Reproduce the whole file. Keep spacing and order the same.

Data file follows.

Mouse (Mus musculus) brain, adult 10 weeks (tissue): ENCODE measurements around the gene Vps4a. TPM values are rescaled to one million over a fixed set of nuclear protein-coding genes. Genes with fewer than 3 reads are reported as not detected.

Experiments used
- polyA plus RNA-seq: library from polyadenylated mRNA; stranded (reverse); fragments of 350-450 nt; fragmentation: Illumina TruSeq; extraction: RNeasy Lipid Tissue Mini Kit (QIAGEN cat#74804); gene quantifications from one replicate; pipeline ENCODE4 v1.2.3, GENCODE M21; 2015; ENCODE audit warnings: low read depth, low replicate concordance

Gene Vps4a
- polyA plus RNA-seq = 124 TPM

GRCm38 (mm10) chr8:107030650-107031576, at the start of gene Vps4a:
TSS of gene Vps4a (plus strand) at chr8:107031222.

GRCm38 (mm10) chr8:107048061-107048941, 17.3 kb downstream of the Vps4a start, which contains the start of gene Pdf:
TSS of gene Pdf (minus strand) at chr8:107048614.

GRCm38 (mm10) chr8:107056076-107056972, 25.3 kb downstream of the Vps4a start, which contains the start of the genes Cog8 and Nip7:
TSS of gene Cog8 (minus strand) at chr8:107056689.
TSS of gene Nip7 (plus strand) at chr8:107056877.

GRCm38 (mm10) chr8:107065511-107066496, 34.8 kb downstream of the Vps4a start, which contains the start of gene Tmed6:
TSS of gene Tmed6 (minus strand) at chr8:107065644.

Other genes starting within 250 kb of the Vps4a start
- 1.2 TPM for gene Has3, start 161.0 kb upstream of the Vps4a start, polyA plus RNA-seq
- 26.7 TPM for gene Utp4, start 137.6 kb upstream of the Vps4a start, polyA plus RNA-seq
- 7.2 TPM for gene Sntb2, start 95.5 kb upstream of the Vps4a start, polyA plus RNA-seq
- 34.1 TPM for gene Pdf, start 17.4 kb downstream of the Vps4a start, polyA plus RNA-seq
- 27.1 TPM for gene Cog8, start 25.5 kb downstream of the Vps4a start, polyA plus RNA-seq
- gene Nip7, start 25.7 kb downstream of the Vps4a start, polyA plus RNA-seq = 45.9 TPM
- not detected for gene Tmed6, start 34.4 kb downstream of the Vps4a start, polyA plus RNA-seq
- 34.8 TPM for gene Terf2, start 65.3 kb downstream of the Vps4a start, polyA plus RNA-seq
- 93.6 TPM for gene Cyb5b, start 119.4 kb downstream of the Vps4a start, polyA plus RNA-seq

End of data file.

Mouse (Mus musculus) brain, adult 10 weeks (tissue): ENCODE measurements around the gene Vps4a. TPM values are rescaled to one million over a fixed set of nuclear protein-coding genes. Genes with fewer than 3 reads are reported as not detected.

Experiments used
- polyA plus RNA-seq: library from polyadenylated mRNA; stranded (reverse); fragments of 350-450 nt; fragmentation: Illumina TruSeq; extraction: RNeasy Lipid Tissue Mini Kit (QIAGEN cat#74804); gene quantifications from one replicate; pipeline ENCODE4 v1.2.3, GENCODE M21; 2015; ENCODE audit warnings: low read depth, low replicate concordance

Gene Vps4a
- polyA plus RNA-seq = 124 TPM

GRCm38 (mm10) chr8:107030650-107031576, at the start of gene Vps4a:
TSS of gene Vps4a (plus strand) at chr8:107031222.

GRCm38 (mm10) chr8:107048061-107048941, 17.3 kb downstream of the Vps4a start, which contains the start of gene Pdf:
TSS of gene Pdf (minus strand) at chr8:107048614.

GRCm38 (mm10) chr8:107056076-107056972, 25.3 kb downstream of the Vps4a start, which contains the start of the genes Cog8 and Nip7:
TSS of gene Cog8 (minus strand) at chr8:107056689.
TSS of gene Nip7 (plus strand) at chr8:107056877.

GRCm38 (mm10) chr8:107065511-107066496, 34.8 kb downstream of the Vps4a start, which contains the start of gene Tmed6:
TSS of gene Tmed6 (minus strand) at chr8:107065644.

Other genes starting within 250 kb of the Vps4a start
- 1.2 TPM for gene Has3, start 161.0 kb upstream of the Vps4a start, polyA plus RNA-seq
- 26.7 TPM for gene Utp4, start 137.6 kb upstream of the Vps4a start, polyA plus RNA-seq
- 7.2 TPM for gene Sntb2, start 95.5 kb upstream of the Vps4a start, polyA plus RNA-seq
- 34.1 TPM for gene Pdf, start 17.4 kb downstream of the Vps4a start, polyA plus RNA-seq
- 27.1 TPM for gene Cog8, start 25.5 kb downstream of the Vps4a start, polyA plus RNA-seq
- gene Nip7, start 25.7 kb downstream of the Vps4a start, polyA plus RNA-seq = 45.9 TPM
- not detected for gene Tmed6, start 34.4 kb downstream of the Vps4a start, polyA plus RNA-seq
- 34.8 TPM for gene Terf2, start 65.3 kb downstream of the Vps4a start, polyA plus RNA-seq
- 93.6 TPM for gene Cyb5b, start 119.4 kb downstream of the Vps4a start, polyA plus RNA-seq